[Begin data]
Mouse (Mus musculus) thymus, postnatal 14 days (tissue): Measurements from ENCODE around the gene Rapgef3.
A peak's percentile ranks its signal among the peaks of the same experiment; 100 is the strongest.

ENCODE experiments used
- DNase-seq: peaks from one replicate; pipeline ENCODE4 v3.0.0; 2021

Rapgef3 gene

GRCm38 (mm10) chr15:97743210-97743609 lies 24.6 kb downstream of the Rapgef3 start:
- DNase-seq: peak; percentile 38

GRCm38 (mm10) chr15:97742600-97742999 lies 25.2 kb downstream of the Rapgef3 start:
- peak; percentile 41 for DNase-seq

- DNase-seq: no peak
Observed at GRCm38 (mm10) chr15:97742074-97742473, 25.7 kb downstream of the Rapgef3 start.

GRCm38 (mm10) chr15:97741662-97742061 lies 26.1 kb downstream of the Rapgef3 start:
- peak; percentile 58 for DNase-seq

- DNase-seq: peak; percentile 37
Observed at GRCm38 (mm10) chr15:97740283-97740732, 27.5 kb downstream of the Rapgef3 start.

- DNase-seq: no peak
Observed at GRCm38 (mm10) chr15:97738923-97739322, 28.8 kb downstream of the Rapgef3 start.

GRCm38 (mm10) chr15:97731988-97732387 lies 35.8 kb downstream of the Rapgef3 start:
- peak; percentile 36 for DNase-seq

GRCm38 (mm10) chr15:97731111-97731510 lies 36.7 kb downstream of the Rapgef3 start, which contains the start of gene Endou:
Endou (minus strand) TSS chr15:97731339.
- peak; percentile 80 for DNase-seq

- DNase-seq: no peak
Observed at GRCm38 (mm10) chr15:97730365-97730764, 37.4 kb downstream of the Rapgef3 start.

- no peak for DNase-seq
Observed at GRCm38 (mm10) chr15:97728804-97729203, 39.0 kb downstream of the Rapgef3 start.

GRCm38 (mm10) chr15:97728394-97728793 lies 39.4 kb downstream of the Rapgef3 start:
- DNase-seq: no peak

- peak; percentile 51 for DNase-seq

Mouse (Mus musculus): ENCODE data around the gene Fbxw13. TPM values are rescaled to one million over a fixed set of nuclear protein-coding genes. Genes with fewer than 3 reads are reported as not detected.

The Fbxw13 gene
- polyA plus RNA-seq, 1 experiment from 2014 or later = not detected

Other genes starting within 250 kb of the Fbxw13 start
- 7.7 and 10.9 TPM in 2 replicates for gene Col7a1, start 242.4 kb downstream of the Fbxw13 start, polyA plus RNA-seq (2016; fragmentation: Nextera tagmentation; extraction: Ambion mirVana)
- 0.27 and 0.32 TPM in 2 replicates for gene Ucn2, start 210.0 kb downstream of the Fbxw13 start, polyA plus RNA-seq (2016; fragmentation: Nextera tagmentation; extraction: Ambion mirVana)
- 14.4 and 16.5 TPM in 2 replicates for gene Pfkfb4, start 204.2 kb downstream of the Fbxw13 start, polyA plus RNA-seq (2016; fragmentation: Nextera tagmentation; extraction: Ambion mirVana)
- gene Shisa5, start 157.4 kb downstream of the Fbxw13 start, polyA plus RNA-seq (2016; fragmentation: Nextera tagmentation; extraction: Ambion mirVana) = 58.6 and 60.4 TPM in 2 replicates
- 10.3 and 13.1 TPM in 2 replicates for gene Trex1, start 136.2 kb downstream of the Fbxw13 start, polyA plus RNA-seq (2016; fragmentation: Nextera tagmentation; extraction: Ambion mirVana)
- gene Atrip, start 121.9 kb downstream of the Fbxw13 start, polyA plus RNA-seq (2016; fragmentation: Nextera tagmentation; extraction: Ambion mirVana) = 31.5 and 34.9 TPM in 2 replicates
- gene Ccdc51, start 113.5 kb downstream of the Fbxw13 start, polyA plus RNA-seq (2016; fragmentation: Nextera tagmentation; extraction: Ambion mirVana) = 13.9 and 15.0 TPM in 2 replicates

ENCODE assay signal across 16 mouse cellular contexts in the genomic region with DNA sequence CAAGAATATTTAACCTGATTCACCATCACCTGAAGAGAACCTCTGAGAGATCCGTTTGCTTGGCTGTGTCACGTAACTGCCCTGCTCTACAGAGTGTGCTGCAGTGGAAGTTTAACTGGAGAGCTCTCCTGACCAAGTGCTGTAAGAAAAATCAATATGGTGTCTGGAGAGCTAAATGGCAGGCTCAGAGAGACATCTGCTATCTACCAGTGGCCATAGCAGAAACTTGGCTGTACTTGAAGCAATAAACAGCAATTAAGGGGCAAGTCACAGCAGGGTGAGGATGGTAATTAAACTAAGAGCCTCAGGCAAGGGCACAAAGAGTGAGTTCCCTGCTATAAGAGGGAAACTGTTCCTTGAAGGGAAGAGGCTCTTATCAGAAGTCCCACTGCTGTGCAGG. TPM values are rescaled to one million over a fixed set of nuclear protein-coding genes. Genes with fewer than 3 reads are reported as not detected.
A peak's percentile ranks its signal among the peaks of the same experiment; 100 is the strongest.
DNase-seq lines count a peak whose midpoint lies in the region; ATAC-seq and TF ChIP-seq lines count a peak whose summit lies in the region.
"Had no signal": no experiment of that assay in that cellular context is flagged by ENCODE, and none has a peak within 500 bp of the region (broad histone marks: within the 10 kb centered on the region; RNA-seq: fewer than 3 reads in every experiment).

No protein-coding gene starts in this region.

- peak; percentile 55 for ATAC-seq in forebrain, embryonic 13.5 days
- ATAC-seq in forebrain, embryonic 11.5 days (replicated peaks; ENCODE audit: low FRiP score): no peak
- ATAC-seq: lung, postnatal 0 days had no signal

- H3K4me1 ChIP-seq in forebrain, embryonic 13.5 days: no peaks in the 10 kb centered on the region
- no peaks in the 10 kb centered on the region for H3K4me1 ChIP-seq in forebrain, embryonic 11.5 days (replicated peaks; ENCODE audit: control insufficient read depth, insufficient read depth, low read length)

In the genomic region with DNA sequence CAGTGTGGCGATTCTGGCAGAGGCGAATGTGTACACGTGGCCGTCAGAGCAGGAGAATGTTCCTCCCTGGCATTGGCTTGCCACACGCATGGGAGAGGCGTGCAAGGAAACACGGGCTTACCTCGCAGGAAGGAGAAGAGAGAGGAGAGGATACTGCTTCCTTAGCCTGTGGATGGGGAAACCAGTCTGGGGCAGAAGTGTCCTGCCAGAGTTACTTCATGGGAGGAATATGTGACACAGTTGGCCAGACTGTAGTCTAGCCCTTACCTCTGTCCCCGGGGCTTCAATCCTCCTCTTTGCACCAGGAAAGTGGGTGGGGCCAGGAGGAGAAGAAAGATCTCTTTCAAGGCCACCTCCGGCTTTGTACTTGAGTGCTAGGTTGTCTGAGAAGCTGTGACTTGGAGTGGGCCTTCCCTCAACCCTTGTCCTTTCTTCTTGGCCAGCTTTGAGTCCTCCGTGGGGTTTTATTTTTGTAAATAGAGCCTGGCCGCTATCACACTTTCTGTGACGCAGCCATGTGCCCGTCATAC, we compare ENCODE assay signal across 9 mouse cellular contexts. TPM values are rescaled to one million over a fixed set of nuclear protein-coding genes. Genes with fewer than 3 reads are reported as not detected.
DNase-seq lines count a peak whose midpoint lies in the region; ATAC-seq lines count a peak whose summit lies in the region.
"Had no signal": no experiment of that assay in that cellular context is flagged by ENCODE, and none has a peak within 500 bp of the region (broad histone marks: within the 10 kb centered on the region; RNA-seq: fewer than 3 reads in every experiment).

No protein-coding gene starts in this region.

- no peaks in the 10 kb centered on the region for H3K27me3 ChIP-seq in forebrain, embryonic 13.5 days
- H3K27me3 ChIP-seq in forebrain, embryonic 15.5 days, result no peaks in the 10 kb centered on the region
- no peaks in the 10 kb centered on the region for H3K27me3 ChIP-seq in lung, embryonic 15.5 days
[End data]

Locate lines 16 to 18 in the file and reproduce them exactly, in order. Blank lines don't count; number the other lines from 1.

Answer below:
- DNase-seq: no peak
Observed at GRCm38 (mm10) chr15:97738923-97739322, 28.8 kb downstream of the Rapgef3 start.

GRCm38 (mm10) chr15:97731988-97732387 lies 35.8 kb downstream of the Rapgef3 start: